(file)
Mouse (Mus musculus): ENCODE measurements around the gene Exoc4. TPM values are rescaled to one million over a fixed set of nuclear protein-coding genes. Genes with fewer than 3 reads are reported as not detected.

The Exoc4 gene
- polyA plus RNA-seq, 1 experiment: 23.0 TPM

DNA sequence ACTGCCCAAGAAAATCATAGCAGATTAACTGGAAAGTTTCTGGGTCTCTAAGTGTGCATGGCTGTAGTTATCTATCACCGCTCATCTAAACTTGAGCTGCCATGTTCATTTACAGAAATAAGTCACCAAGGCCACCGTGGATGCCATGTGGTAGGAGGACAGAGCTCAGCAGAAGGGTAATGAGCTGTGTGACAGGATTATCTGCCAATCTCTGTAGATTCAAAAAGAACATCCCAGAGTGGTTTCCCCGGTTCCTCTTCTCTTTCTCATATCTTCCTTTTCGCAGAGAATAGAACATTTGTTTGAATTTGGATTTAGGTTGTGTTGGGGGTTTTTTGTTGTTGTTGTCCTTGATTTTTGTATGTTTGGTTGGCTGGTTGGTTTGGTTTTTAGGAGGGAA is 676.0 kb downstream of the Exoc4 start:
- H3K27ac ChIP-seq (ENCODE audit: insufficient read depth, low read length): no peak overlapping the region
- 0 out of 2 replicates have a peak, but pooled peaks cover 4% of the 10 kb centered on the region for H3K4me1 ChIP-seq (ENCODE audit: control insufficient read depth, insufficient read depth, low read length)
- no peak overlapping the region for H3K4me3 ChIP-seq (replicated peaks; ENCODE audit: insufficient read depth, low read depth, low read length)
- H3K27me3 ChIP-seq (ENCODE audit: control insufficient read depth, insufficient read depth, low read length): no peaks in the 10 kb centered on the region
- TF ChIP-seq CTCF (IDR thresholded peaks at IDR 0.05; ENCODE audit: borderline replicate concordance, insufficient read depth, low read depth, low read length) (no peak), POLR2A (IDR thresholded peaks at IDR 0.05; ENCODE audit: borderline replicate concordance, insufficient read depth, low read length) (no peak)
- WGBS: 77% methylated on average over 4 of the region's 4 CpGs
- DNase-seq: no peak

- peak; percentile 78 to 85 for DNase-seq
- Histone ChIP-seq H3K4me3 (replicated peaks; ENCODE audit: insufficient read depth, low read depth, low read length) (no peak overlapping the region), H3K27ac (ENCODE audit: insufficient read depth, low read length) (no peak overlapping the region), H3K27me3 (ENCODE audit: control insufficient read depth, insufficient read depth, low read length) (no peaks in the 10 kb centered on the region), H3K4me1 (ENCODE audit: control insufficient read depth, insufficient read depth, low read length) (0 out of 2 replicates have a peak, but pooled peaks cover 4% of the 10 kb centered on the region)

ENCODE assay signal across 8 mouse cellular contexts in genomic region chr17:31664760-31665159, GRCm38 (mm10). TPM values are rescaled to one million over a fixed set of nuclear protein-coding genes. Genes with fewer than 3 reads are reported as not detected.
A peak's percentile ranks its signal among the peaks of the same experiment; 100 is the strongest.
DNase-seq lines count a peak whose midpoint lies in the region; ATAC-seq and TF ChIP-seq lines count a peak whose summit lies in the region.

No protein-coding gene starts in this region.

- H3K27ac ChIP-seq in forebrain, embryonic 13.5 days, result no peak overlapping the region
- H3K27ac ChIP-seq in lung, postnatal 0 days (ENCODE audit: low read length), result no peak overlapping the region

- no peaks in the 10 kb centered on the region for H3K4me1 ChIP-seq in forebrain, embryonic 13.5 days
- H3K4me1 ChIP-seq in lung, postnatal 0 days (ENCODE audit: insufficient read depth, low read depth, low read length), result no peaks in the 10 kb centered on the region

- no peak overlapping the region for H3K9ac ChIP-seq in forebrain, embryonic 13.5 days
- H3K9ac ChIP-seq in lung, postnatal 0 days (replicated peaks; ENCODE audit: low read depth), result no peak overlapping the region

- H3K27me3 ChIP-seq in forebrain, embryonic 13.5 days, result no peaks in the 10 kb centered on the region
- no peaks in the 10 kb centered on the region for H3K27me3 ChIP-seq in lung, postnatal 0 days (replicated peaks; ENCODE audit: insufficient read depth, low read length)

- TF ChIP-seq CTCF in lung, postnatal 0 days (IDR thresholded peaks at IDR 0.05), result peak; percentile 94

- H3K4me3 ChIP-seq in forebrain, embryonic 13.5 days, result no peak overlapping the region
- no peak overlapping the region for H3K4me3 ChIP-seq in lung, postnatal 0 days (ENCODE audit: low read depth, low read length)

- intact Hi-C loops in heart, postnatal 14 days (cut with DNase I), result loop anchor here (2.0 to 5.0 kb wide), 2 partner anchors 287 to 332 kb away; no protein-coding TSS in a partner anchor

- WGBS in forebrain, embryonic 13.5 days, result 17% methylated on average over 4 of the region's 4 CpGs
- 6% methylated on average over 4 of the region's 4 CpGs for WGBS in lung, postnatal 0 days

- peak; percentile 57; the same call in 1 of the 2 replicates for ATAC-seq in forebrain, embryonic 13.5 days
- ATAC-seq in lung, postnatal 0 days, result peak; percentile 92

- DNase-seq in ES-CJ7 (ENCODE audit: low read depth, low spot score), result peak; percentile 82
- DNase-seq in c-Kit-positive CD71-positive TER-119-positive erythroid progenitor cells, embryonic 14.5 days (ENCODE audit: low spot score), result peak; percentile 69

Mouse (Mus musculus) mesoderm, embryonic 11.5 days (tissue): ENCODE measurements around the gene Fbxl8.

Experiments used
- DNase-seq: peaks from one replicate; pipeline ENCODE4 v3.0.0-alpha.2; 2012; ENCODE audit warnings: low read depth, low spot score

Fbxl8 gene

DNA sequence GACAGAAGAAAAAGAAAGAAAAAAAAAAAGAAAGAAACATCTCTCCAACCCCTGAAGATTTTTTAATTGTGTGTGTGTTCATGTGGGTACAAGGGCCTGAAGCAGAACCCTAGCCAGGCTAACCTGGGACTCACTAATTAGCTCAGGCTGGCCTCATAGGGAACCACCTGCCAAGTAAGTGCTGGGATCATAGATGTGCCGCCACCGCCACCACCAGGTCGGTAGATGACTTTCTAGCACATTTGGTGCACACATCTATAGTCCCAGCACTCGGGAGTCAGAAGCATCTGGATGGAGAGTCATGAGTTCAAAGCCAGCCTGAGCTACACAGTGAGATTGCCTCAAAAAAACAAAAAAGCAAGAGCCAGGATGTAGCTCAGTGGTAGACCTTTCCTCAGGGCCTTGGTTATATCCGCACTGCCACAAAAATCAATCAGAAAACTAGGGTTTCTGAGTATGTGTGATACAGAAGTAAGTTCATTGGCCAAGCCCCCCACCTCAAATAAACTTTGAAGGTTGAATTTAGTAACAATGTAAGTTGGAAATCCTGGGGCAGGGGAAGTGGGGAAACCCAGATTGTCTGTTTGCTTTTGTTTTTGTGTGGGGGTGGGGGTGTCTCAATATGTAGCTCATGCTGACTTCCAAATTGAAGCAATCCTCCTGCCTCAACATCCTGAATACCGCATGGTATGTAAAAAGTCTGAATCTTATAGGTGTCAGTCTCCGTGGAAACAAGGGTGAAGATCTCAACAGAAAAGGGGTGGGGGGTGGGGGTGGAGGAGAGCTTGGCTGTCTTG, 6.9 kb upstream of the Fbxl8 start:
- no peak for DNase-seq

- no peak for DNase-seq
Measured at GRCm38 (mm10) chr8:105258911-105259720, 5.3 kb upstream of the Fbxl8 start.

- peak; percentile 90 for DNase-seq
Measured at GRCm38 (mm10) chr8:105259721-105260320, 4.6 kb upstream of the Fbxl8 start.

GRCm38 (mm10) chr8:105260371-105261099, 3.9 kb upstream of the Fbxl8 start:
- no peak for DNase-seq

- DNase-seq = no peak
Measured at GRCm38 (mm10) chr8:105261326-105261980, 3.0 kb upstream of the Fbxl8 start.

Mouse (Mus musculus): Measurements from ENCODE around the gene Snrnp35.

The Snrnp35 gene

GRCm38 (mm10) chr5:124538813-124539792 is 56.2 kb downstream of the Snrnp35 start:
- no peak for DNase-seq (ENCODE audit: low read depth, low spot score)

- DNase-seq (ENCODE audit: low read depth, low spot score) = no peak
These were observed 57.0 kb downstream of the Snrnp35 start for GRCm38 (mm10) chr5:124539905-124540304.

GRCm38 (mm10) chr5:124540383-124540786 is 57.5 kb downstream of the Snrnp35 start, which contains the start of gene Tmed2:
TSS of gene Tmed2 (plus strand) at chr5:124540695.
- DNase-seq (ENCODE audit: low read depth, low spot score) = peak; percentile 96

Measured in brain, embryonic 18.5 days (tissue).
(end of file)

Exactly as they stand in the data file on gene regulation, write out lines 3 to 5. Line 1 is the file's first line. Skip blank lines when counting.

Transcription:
- polyA plus RNA-seq, 1 experiment: 23.0 TPM

DNA sequence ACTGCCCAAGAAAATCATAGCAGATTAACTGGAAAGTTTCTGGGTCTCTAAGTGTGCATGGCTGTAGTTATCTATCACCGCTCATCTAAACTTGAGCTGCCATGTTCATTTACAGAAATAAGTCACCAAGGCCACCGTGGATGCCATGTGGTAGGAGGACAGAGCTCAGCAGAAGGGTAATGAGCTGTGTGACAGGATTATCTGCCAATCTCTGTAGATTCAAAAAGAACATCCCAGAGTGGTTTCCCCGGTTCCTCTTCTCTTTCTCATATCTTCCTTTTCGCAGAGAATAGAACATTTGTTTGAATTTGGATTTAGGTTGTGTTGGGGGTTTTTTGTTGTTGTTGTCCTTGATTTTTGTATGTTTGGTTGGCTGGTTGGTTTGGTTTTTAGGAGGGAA is 676.0 kb downstream of the Exoc4 start:
- H3K27ac ChIP-seq (ENCODE audit: insufficient read depth, low read length): no peak overlapping the region